Dog and people in a park

Understanding a lesser-known staph infection

Researchers from different Texas A&M campuses unite to investigate how Staphylococcus pseudintermedius causes infection
August 28, 2018

There is a new staph infection to worry about. Staphylococcus pseudintermedius, unlike the human pathogen Staphylococcus aureus, infects mainly dogs. However, studies now show that S. pseudintermedius can adapt to humans and cause disease. Furthermore, just like the superbug methicillin-resistant S. aureus (MRSA), S. pseudintermedius can develop resistance to modern-day antibiotics.

To address this health concern, a team of scientists including Jon Skare, PhD, professor at the Texas A&M College of Medicine, Magnus Höök, PhD, Regents and Distinguished Professor at the Texas A&M Institute of Biosciences and Technology, and Sara Lawhon, DVM, PhD, associate professor at the Texas A&M College of Veterinary Medicine & Biomedical Sciences (CVM), are combining their expertise to investigate the biological mechanisms by which S. pseudintermedius causes disease in humans and in dogs.

The goal of the collaborative project (which made it to the final round of the X-Grant Competition this year) is to identify and characterize protein molecules that are involved in S. pseudintermedius-host interactions. The researchers explained this research is necessary to understand the molecular events important for the disease process and to target therapeutics—such as new antibiotics—that can combat S. pseudintermedius infections.

The team members said they all concurred that the incidence of S. pseudintermedius (including its methicillin-resistant variant) is vastly underestimated in human medicine because it is often misidentified as S. aureus. Routine biochemical tests often cannot discriminate between the two closely related strains. “So it’s possible that a person infected with a methicillin-susceptible S. aureus is actually infected with methicillin-resistant S. pseudintermedius, and this patient could receive the wrong therapy for a period of time,” Lawhon said.

Although closely related strains of bacteria, such as S. pseudintermedius and S. aureus, can have very similar structural properties, the underlying biological mechanisms by which a specific bacterium infects its host is distinctive. “The molecules that are involved are almost always unique,” Höök said. “There are some toxins that are shared, that are very similar in related bacterial species. But there isn’t a holy grail that you find.”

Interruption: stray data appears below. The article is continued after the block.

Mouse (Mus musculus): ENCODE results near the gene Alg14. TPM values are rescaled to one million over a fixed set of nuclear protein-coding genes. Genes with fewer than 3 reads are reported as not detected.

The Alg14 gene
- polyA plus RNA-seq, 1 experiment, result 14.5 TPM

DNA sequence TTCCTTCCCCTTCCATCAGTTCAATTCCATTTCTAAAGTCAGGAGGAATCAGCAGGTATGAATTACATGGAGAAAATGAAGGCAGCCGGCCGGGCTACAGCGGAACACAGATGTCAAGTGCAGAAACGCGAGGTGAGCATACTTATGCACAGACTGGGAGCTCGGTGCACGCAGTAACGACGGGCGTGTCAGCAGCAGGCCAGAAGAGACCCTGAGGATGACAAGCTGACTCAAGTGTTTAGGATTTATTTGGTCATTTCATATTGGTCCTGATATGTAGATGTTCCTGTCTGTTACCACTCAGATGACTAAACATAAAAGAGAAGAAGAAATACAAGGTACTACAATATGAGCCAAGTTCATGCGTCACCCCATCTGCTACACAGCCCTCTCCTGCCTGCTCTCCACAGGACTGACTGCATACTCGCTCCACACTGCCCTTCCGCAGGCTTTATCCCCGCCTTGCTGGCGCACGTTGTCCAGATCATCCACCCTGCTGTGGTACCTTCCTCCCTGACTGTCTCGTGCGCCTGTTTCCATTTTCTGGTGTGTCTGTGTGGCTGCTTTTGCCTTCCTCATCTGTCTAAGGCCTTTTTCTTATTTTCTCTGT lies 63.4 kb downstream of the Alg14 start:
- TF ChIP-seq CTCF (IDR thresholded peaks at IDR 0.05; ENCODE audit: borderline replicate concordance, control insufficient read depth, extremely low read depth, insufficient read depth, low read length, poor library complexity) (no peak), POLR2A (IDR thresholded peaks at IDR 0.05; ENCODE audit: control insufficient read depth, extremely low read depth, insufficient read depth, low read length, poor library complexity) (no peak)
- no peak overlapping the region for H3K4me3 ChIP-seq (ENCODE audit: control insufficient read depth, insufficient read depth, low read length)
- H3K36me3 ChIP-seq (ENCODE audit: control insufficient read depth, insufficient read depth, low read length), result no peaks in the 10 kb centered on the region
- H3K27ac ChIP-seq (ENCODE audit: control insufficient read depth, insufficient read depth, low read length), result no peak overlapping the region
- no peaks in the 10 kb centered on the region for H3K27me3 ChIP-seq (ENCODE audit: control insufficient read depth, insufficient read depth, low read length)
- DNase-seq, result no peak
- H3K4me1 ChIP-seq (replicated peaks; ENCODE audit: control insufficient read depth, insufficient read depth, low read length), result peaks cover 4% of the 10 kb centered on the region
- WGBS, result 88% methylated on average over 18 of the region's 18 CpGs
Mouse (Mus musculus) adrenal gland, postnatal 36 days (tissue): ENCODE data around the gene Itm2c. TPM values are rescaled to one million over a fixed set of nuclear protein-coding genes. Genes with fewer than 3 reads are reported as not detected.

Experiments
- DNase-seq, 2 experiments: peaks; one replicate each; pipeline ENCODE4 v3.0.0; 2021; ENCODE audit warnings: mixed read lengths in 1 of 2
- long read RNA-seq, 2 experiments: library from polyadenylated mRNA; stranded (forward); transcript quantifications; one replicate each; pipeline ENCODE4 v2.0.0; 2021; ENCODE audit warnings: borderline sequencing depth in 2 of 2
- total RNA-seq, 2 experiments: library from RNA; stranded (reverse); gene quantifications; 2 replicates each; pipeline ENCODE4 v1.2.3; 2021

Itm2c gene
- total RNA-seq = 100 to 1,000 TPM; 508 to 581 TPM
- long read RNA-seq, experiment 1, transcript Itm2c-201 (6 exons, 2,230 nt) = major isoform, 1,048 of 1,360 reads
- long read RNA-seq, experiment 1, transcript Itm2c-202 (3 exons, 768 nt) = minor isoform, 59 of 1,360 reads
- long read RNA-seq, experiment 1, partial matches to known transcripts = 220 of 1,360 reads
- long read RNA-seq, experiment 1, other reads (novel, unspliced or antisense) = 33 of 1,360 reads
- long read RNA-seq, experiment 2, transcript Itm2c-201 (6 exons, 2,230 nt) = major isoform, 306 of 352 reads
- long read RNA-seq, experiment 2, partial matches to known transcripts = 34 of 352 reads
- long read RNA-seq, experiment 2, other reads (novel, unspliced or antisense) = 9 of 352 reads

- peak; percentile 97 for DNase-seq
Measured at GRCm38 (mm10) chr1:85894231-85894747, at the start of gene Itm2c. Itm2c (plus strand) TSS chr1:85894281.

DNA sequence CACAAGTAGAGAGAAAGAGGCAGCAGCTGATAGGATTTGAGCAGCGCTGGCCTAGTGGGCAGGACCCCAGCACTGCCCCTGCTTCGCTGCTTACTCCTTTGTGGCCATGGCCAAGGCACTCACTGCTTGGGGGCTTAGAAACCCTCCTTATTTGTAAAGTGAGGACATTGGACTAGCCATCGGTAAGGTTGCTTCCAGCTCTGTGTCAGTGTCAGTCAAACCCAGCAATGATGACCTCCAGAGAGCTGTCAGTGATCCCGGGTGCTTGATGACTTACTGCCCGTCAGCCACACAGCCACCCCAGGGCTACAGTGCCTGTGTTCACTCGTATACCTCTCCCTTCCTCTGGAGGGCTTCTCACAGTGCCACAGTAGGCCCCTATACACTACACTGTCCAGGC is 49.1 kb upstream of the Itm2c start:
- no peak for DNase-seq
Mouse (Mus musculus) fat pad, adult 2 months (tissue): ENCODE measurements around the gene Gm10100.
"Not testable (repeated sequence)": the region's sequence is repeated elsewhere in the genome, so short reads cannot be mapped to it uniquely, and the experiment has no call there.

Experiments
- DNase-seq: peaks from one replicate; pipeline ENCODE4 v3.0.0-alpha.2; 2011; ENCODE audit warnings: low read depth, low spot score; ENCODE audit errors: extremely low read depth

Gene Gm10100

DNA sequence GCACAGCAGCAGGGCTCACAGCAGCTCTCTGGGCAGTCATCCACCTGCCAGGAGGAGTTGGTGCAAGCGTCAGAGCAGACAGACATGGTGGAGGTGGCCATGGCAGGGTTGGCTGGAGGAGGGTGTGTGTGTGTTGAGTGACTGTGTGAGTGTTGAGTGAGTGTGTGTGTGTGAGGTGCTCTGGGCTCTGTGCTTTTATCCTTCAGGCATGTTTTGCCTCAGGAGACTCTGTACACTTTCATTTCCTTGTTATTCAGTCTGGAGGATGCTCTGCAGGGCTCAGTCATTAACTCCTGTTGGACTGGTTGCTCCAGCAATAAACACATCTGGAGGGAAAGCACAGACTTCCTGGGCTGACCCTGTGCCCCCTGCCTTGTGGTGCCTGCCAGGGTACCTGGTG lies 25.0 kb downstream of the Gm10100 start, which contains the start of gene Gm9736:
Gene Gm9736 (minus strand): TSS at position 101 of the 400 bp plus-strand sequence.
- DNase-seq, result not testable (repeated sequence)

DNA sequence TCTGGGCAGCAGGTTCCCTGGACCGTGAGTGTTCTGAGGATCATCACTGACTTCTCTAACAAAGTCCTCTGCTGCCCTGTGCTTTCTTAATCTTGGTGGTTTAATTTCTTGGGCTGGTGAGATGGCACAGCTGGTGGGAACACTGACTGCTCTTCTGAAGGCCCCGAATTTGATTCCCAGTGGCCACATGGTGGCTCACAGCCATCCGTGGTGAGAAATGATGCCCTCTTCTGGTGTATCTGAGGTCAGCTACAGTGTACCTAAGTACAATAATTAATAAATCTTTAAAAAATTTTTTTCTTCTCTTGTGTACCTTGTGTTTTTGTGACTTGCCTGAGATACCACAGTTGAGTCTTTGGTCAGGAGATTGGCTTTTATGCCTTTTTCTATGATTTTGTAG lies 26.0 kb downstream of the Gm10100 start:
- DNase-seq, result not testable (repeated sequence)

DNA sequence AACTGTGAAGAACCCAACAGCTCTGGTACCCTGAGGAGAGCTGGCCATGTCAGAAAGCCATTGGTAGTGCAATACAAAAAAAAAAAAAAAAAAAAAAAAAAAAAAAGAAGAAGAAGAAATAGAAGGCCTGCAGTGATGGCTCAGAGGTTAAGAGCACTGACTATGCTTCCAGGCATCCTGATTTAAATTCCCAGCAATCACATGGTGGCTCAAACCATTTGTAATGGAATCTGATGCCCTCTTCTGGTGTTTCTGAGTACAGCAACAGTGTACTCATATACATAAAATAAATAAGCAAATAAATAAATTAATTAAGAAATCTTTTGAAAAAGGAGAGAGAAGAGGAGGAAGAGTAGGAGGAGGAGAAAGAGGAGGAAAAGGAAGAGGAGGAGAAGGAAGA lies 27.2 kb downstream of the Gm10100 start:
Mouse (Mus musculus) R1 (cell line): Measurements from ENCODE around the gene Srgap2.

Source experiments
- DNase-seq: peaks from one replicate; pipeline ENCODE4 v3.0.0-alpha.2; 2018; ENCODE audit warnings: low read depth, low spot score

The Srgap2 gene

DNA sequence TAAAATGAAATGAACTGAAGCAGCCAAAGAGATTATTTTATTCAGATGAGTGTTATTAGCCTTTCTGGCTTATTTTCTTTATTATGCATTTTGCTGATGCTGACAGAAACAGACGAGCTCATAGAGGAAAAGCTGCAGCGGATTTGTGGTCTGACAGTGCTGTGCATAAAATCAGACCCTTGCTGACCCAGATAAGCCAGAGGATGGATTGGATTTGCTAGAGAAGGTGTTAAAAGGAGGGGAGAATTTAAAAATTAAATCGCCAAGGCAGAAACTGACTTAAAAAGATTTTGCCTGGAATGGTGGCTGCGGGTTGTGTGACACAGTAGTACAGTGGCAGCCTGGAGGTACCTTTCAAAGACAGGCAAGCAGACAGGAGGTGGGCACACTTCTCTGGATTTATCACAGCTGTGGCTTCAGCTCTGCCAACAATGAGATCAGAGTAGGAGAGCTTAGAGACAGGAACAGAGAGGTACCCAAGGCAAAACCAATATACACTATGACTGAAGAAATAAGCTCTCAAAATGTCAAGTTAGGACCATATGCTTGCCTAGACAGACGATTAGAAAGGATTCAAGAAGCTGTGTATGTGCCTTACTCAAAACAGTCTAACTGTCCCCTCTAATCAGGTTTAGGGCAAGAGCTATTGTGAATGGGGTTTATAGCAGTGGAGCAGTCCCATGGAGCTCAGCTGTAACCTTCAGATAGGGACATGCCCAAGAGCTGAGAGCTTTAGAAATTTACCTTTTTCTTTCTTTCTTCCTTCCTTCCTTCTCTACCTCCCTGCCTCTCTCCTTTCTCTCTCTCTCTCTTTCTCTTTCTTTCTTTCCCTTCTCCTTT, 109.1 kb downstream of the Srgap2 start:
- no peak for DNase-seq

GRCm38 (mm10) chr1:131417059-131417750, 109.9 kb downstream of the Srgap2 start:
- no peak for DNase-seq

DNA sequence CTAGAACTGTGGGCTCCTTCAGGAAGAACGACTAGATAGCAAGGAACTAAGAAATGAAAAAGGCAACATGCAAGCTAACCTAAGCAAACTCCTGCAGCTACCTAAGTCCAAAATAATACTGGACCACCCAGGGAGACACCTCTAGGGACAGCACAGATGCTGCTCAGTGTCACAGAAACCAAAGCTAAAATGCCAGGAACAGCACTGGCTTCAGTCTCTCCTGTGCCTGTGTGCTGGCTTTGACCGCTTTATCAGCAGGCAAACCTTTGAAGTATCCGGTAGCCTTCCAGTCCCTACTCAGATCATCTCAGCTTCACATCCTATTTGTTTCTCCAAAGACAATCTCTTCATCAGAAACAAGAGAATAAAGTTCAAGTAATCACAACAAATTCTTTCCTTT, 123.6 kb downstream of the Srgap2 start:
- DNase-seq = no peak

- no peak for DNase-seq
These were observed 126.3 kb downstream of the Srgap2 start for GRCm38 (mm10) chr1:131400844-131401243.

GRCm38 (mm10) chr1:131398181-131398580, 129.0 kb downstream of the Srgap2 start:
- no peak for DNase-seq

The three researchers work on different aspects of the project. Using DNA sequencing, Lawhon identifies proteins that might participate in the adhesion of S. pseudintermedius to the host’s skin. Skare conducts genetic screens to identify putative host proteins that can bind to S. pseudintermedius cell surface proteins, and Höök quantifies these interactions at a molecular level using biochemical tools.

According to the team, one of the main challenges of this project is establishing the right animal model to study the pathogenesis of S. pseudintermedius. Most laboratory animal models used are genetically similar and consequently, lack the diversity needed for genetic screening. Therefore, finding a suitable laboratory animal model in which the pathology of a S. pseudintermedius infection resembles that in its natural host is difficult.

To overcome this challenge, the researchers (in collaboration with Helene Andrews-Polymenis, DVM, PhD, and David Threadgill, PhD, both at the College of Medicine and the CVM, who were also a part of this X-Grant team) will use collaborative cross animal models—laboratory animal models that are engineered to have genetic diversity. In these animal models, the nature of the S. pseudintermedius infection will depend on the individual animal model’s genetic makeup. “The hope and goal is that we will be able to use the collaborative cross animal models to track the way S. pseudintermedius behaves more like what you see in its natural host,” Skare said.

The team also notes that the lessons learned from their research could be extended to research on other zoonotic diseases. “During the development of this program, we realized that the strategies we were using to understand why certain strains of bacteria can be transferred from the animal host to the human host or the strategies for using different animal models could be used for research on other pathogens as well,” Höök said. “The outcome of our research could also be common strategies for combating different types of infections.”

As is the case for an X-grant proposal, this project required the collaborative effort of many faculty members across Texas A&M University. Clinical samples from infected dogs were provided by Adam Patterson, DVM, and Aline Rodrigues-Hoffmann, DVM, PhD, both from the CVM. An organoid dog skin model system, utilized by Dominique Wiener, DVM, PhD, also from the CVM, is being adapted to test its utility for S. pseudintermedius infection. Additionally, Art Laganowsky, PhD, at the College of Science, who is instrumental in the protein characterization planned in this X-grant, is currently working with Lawhon and Höök to solve the 3D structure of a toxin produced by S. pseudintermedius.

Article written by Vandana Suresh

— Christina Sumners

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